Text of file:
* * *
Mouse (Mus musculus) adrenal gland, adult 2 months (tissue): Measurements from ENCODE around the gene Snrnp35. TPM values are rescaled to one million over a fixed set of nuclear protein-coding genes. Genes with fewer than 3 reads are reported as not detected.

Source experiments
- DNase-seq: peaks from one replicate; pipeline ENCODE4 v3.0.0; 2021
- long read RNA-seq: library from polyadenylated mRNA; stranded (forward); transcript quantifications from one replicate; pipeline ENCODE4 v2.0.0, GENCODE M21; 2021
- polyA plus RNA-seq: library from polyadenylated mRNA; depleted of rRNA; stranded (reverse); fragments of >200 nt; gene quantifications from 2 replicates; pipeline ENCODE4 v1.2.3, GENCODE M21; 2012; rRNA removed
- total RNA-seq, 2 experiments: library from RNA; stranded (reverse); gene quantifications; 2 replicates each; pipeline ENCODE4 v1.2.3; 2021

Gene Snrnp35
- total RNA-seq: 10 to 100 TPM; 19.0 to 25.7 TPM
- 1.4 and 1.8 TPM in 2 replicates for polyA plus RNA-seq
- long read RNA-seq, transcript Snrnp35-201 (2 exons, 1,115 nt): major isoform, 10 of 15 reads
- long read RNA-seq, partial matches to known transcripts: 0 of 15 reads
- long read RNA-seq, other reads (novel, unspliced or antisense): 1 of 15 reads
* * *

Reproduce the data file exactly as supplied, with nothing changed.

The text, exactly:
Mouse (Mus musculus) adrenal gland, adult 2 months (tissue): Measurements from ENCODE around the gene Snrnp35. TPM values are rescaled to one million over a fixed set of nuclear protein-coding genes. Genes with fewer than 3 reads are reported as not detected.

Source experiments
- DNase-seq: peaks from one replicate; pipeline ENCODE4 v3.0.0; 2021
- long read RNA-seq: library from polyadenylated mRNA; stranded (forward); transcript quantifications from one replicate; pipeline ENCODE4 v2.0.0, GENCODE M21; 2021
- polyA plus RNA-seq: library from polyadenylated mRNA; depleted of rRNA; stranded (reverse); fragments of >200 nt; gene quantifications from 2 replicates; pipeline ENCODE4 v1.2.3, GENCODE M21; 2012; rRNA removed
- total RNA-seq, 2 experiments: library from RNA; stranded (reverse); gene quantifications; 2 replicates each; pipeline ENCODE4 v1.2.3; 2021

Gene Snrnp35
- total RNA-seq: 10 to 100 TPM; 19.0 to 25.7 TPM
- 1.4 and 1.8 TPM in 2 replicates for polyA plus RNA-seq
- long read RNA-seq, transcript Snrnp35-201 (2 exons, 1,115 nt): major isoform, 10 of 15 reads
- long read RNA-seq, partial matches to known transcripts: 0 of 15 reads
- long read RNA-seq, other reads (novel, unspliced or antisense): 1 of 15 reads